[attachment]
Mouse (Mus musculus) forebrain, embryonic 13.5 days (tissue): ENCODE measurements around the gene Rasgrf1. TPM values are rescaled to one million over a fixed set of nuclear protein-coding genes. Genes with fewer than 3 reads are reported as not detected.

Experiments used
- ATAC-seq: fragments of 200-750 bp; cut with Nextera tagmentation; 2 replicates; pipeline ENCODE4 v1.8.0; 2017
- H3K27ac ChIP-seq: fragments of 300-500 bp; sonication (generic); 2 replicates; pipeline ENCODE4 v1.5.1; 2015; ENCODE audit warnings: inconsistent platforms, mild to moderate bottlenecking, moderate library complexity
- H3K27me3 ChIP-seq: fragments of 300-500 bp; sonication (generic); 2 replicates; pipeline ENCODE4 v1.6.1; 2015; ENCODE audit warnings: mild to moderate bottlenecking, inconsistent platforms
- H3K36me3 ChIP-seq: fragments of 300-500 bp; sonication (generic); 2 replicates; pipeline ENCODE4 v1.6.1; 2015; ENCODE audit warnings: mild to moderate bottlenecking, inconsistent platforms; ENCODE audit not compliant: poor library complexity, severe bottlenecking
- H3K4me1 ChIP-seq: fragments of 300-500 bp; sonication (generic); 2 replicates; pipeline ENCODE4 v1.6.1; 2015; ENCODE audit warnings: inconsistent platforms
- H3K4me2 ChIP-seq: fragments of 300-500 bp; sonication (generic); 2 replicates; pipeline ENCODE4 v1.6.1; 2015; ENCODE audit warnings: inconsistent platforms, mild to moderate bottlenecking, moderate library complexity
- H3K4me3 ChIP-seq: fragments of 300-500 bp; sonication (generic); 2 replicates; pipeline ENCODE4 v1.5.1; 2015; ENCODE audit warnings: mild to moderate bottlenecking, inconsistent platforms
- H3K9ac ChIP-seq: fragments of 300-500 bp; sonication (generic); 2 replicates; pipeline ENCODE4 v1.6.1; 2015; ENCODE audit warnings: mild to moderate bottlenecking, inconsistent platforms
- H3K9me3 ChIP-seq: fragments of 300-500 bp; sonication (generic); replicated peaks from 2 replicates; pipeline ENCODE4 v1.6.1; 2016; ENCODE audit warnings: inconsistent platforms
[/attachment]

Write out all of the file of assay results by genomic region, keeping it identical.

Mouse (Mus musculus) forebrain, embryonic 13.5 days (tissue): ENCODE measurements around the gene Rasgrf1. TPM values are rescaled to one million over a fixed set of nuclear protein-coding genes. Genes with fewer than 3 reads are reported as not detected.

Experiments used
- ATAC-seq: fragments of 200-750 bp; cut with Nextera tagmentation; 2 replicates; pipeline ENCODE4 v1.8.0; 2017
- H3K27ac ChIP-seq: fragments of 300-500 bp; sonication (generic); 2 replicates; pipeline ENCODE4 v1.5.1; 2015; ENCODE audit warnings: inconsistent platforms, mild to moderate bottlenecking, moderate library complexity
- H3K27me3 ChIP-seq: fragments of 300-500 bp; sonication (generic); 2 replicates; pipeline ENCODE4 v1.6.1; 2015; ENCODE audit warnings: mild to moderate bottlenecking, inconsistent platforms
- H3K36me3 ChIP-seq: fragments of 300-500 bp; sonication (generic); 2 replicates; pipeline ENCODE4 v1.6.1; 2015; ENCODE audit warnings: mild to moderate bottlenecking, inconsistent platforms; ENCODE audit not compliant: poor library complexity, severe bottlenecking
- H3K4me1 ChIP-seq: fragments of 300-500 bp; sonication (generic); 2 replicates; pipeline ENCODE4 v1.6.1; 2015; ENCODE audit warnings: inconsistent platforms
- H3K4me2 ChIP-seq: fragments of 300-500 bp; sonication (generic); 2 replicates; pipeline ENCODE4 v1.6.1; 2015; ENCODE audit warnings: inconsistent platforms, mild to moderate bottlenecking, moderate library complexity
- H3K4me3 ChIP-seq: fragments of 300-500 bp; sonication (generic); 2 replicates; pipeline ENCODE4 v1.5.1; 2015; ENCODE audit warnings: mild to moderate bottlenecking, inconsistent platforms
- H3K9ac ChIP-seq: fragments of 300-500 bp; sonication (generic); 2 replicates; pipeline ENCODE4 v1.6.1; 2015; ENCODE audit warnings: mild to moderate bottlenecking, inconsistent platforms
- H3K9me3 ChIP-seq: fragments of 300-500 bp; sonication (generic); replicated peaks from 2 replicates; pipeline ENCODE4 v1.6.1; 2016; ENCODE audit warnings: inconsistent platforms